Huffpost Politics
The Blog

Featuring fresh takes and real-time analysis from HuffPost's signature lineup of contributors

Steph Sherer Headshot

Medical Marijuana Is on Your Ballot

Posted: Updated:

In a little over a week, we the voters will elect representatives who will make momentous, sometimes life-or-death decisions on our behalf. As a patient and advocate of medical marijuana, I am motivated this election by strong, bipartisan support for this medicine -- up to 80 percent in recent polls. If you are part of the majority of Americans who support cannabis access for medical purposes, you don't need to be in the three states with an initiative on the ballot to weigh in. My organization, Americans for Safe Access, has created a tool that allows you to make your vote for Congress a vote for medical marijuana, by grading members of Congress on their record on this issue:

Based on their record since 1997, grades Members of Congress up for reelection on a pass/fail basis. Those who have generally voted for access to medical cannabis pass, and those who generally vote against it fail. For example, the 72 percent of Democrats and 29 percent of Republicans who voted this May in favor of de-funding Drug Enforcement Administration (DEA) raids in medical cannabis states pass, and those who voted against it, fail. also identifies key champions of medical marijuana with the "honor roll" distinction, reserved for co-sponsors of important legislation that protects state medical marijuana laws.

Our Congressional Representatives are our voice in Washington. By voting for representatives who favor access, you are shaping public policy. In just the last two years, medical marijuana supporters have been key to statewide races, defeating Steve Cooley in his race for Attorney General in California, and electing Ellen Rosenblum as Attorney General of Oregon. Since Congress holds the key to granting medical cannabis access nationwide, supporters need to know whether or not their representative is on their side.

You may have read about the federal lawsuit ASA v DEA that was recently heard by the Court of Appeals in Washington, D.C. We are excited and optimistic that the courts will recognize the medical value of marijuana and force the government to properly reclassify it. Once this is achieved, Congress can get to work on developing the comprehensive public health policy that every patient deserves. It is Congress that funds the aggressive federal enforcement campaigns against state law-abiding medical cannabis facilities. And it is Congress that has the power to let patients use a currently prohibited "medical marijuana" defense in federal criminal trials. Your vote for your Congressperson -- and every American outside of my hometown of D.C. has one -- can be a vote for a sensible medical marijuana policy.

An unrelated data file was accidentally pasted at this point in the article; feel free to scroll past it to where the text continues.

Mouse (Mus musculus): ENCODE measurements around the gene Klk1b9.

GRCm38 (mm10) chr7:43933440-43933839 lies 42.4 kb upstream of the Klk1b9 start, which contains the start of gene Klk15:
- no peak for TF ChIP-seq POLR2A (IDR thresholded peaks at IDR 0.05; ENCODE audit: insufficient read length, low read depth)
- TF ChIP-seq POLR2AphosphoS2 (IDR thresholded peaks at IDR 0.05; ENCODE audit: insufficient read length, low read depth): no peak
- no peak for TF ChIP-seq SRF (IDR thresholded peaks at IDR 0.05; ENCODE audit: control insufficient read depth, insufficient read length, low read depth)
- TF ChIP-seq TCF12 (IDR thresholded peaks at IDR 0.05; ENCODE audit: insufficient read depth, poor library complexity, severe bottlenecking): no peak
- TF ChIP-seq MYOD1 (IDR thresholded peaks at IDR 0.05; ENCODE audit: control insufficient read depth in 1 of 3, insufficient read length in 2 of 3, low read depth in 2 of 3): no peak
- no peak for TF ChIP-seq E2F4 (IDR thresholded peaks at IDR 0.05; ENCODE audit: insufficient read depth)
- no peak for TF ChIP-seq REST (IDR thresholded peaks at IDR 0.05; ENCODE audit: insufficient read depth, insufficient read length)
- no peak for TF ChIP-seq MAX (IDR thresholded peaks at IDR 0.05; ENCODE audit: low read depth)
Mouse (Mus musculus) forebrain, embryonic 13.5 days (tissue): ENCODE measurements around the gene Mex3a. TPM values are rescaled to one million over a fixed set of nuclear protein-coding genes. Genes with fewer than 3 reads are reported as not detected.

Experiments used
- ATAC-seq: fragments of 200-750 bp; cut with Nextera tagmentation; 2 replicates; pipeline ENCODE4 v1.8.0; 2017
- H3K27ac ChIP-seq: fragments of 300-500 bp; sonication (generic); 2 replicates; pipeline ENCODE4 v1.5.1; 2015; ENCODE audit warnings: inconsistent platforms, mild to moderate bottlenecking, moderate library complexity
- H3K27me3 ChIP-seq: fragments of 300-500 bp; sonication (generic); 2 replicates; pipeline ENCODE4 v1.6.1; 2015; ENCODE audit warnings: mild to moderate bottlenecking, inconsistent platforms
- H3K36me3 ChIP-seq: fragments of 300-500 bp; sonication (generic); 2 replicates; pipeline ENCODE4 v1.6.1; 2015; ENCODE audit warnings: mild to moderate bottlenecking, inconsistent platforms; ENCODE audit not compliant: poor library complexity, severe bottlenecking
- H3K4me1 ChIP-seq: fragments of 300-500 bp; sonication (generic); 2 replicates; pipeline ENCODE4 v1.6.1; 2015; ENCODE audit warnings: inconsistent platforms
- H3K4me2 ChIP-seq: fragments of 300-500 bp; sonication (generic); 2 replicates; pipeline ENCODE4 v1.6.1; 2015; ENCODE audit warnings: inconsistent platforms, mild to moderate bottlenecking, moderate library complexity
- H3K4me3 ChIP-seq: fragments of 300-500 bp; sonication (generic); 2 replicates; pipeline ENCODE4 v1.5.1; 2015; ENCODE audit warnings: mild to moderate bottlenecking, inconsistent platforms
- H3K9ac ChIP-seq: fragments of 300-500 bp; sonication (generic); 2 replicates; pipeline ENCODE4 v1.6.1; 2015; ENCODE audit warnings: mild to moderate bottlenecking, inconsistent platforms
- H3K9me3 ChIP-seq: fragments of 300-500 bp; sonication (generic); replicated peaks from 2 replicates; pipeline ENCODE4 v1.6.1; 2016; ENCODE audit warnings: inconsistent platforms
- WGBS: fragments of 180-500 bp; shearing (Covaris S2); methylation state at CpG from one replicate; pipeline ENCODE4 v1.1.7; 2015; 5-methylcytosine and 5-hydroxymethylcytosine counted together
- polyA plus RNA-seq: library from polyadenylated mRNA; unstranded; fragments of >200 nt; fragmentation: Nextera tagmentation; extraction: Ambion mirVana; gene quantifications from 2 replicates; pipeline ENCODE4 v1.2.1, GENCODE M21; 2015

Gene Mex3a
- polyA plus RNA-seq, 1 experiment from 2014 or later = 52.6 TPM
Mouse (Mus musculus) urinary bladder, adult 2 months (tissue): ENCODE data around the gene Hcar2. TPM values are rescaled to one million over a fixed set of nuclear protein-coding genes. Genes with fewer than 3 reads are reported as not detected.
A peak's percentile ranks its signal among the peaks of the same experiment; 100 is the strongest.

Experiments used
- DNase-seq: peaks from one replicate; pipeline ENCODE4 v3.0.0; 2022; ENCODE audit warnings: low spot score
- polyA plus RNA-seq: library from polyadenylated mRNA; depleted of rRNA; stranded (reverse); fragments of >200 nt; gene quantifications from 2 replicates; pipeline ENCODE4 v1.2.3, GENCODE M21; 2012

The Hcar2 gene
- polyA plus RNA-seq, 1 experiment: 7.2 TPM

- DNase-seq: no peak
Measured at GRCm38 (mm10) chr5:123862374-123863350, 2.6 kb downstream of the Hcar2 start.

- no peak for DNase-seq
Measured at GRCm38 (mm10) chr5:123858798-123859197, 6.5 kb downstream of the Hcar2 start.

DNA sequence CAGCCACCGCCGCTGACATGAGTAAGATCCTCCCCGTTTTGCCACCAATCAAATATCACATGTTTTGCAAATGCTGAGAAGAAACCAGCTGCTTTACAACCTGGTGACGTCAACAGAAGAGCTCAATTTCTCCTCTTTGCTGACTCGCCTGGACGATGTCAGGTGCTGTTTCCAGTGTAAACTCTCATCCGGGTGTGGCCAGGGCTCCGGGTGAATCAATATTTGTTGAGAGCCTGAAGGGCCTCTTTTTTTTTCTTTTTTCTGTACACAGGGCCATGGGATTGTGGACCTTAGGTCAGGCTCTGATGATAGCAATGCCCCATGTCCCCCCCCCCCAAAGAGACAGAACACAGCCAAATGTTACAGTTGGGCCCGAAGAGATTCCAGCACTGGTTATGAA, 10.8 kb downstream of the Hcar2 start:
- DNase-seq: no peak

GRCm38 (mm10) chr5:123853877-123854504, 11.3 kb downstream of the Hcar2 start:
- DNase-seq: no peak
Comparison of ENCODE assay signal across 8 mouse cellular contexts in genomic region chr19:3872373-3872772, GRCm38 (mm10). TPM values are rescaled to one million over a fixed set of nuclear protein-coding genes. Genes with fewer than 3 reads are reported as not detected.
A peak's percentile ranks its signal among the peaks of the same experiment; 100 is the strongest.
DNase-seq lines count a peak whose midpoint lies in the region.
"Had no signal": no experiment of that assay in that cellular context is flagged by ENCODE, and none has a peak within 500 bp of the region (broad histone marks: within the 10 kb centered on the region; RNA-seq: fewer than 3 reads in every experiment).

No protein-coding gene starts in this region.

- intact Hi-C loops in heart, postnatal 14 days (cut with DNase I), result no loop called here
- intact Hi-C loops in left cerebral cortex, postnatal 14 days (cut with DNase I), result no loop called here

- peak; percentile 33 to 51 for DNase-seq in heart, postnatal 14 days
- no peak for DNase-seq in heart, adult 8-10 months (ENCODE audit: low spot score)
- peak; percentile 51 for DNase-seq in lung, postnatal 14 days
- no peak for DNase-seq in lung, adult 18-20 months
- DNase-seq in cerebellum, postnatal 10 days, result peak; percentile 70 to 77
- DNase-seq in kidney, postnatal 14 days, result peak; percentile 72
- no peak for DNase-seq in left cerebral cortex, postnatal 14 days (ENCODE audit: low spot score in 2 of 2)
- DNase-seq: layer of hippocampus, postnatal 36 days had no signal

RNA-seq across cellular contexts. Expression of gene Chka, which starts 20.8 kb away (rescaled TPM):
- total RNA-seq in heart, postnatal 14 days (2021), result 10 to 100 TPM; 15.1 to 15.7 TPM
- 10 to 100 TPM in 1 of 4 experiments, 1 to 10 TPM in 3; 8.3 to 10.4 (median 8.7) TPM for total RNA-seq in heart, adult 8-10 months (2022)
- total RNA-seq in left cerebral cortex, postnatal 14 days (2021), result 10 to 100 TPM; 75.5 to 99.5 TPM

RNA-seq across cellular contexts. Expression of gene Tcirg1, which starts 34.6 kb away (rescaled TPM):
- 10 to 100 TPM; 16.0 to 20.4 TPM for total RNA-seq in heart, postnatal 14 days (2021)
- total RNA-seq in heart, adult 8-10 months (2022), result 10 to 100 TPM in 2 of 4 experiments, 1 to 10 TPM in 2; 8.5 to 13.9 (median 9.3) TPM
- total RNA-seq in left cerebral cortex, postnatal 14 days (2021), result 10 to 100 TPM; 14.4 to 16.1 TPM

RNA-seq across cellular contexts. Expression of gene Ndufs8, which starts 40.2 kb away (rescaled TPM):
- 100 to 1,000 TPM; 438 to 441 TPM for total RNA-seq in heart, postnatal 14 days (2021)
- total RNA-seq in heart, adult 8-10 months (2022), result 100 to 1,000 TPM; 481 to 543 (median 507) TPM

If you care about medical cannabis access, please visit before you cast your vote. This information is based on the Congressional record, but it is not comprehensive. If you don't see your Congressional, State Legislature or City Council race on this list, we invite you to ask the candidates yourself, and share their responses with us.

Voters in Arkansas, Massachusetts and Montana have the opportunity to vote for state medical marijuana laws, but voters in every state can and should weigh in on medical marijuana policy. Don't let your vote be ignored, and Vote Medical Marijuana on November 6th!

  Obama Romney
Obama Romney
332 206
Obama leading
Obama won
Romney leading
Romney won
Popular Vote
33 out of 100 seats are up for election. 51 are needed for a majority.
Democrat leading
Democrat won
Republican leading
Republican won
Democrats* Republicans
Current Senate 53 47
Seats gained or lost +2 -2
New Total 55 45
* Includes two independent senators expected to caucus with the Democrats: Angus King (Maine) and Sen. Bernie Sanders (Vt.).
All 435 seats are up for election. 218 are needed for a majority.
Democrat leading
Democrat won
Republican leading
Republican won
Democrats Republicans
Seats won 201 234
Click for Full Results
Register To Vote